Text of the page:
The Journal of Experimental Biology 207, 1053-1054 1053
Published by The Company of Biologists 2004
Memories of Bob Boutilier
Robert Graeme Boutilier, Bob or “Boots” to many, and supervisor, but perhaps there was some of the Boutilier
Bobby to his family was born on 8 September 1953, a few political astuteness involved in that.
months over 50 years ago in Halifax, Nova Scotia, Canada. Bob and I used to love telling stories about each other, and
Growing up, his older sister Brenda always called him “my big when in public, or with students, we had an agreement that we
little brother”. He went to high school in Halifax and would not correct each other, and indeed, some of the tales,
completed his ﬁrst year of university there at Dalhousie, an especially Bob’s, became warmly embellished. It is true,
institution where he would later become professor and however, that in his early scientiﬁc career Bob followed what
Department Head. As a ﬁrst year student, he also started a rock we affectionately call the reverse Krogh principle to facilitate
band, being a talented musician. After the ﬁrst year, his parents his travels around the world. His most favourite axiom was
moved 100·km across the province to Wolfville, where his “never choose an experimental animal that is only found in
father retired and Bob enrolled at Acadia University. I ﬁrst met Cleveland, Ohio”. His science was uniquely inventive. While
Bob in 1971, when I was giving back midterm examinations working on land crabs in Tahiti, he and Chris Wood wanted to
in my ﬁrst class at Acadia. After trying to correctly pronounce exercise the crabs but lacked a treadmill. Not to be deterred,
the student’s French names, including ‘Robert Boutilier’, with Bob bought a variable-speed belt sander at a local store, turned
my Alberta accent, there was one lad near the front who, at the it upside down and it became part of a unique series of
end of class, raised his hand and said politely “Sir, you don’t experiments on crab exercise. His science became more
have an exam for a Bobby ‘Bootleer’ do you?”. cellular and biochemical in later years but he was always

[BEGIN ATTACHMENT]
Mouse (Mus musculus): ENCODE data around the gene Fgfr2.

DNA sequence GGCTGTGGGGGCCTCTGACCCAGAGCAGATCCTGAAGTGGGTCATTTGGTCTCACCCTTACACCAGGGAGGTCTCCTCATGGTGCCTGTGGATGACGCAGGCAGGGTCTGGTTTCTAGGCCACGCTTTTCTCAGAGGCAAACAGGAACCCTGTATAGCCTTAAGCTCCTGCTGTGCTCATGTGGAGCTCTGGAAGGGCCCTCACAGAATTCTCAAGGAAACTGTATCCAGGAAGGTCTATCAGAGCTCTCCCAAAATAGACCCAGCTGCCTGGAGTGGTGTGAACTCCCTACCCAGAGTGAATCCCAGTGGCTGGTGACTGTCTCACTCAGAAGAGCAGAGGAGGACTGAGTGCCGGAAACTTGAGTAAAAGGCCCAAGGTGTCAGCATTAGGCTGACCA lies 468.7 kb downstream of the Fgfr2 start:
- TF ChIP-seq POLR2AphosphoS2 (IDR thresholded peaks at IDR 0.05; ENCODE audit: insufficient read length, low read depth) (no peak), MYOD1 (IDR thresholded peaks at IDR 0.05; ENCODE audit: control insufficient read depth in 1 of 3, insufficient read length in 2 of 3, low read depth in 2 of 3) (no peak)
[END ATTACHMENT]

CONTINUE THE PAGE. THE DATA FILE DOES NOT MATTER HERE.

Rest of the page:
Although he initially wanted to be a dentist, he developed a interested in the whole animal and how each small piece ﬁt
fascination for toads and things amphibian and, during his into the big picture.
penultimate undergraduate year, did a ﬁne study looking at the Bob, though kind, usually quiet and gentle, was ﬁercely
respiratory physiology of toads during progressive hypoxia. I independent, and this at times complicated his life. We laughed
thought the work was publishable and Bob asked what the best many times about how as a Master’s student in 1976 I took
journal was for submission. My answer was of course The him to some international meetings in Paris. As his supervisor,
Journal of Experimental Biology but suggested he send it I offered to order his breakfast from a cranky French waiter.
elsewhere as he would not want his ﬁrst paper rejected. Bob, “Of course not”, was his retort, “I can speak French”, which
being incredibly determined, wrote it up and submitted it to the he then tried to do. The waiter snuffled appropriately and asked
JEB and, of course, it was accepted. From day one, he loved Bob “Would you like to try English, Monsieur; you have just
that Journal and, as we know, several years ago he became its ordered a fried pencil”.
editor and it became a major part of his life. The 12 primary Bob loved his parents and family dearly, coming back to
publications that arose from his Bachelor’s and Master’s Nova Scotia at least twice a year to visit. Although his mother,
degrees at Acadia illustrate another talent that always stood Anne, at 93 probably does not fully understand what happened
him in good stead. As a “ﬁrst draft–ﬁnal draft” writer, his in December, she loved her Bobby dearly and was extremely
sentences in publications and his spoken words in class and at proud that he was, to use her words, a “Cambridge professor”.
conferences were always crystal clear, lacking excessive A myriad of Bob Boutilier stories abound around the world.
verbosity. I know of very few people who are fortunate enough to receive
A side of Bob that many did not know is that he loved to that unique combination of love and respect. He was simply
play golf, and his ﬁnesse around the greens was at “pro” level. fun to be around. His presence and warm smile made a room
On his 35th birthday, he shot his age on the ﬁrst nine at a come to life. He loved his students and defended them ﬁercely
difficult Nova Scotia course. He went on to complete the game should anyone say an unkind word about them. To him,
at 1 over par, 71. As a Master’s student at Acadia, his quick science, the journal and teaching were simply “fun”. He
reﬂexes and adept hand–eye coordination moved him to relished having good times as well. His family in England was
number 2 on the Biology squash ladder. He never beat his his dear Sidney Sussex College, where he delighted in the
Fellowship, as well as Margaret Clements and many others in midnight antics. His last words to me, which he wrote on a
the JEB office. clipboard on 13 December, when I saw him last, were “Shoot
He spent New Years Eve with my family in rural Nova one off the deck for me, Dan; I probably won’t make it this
Scotia every year and waited for midnight when tradition year”. Sadly, he did not make it. We will all miss him
granted that he could shoot the 12-gauge shotgun off the deck. immensely, but the science and stories will live on, as he does,
He confessed to his friends in Cambridge that one year he just in our hearts and memories.
missed a cow in the ﬁeld next door, but in fact it was only the Dan Toews
neighbour’s house, whose occupants eventually got used to our Acadia University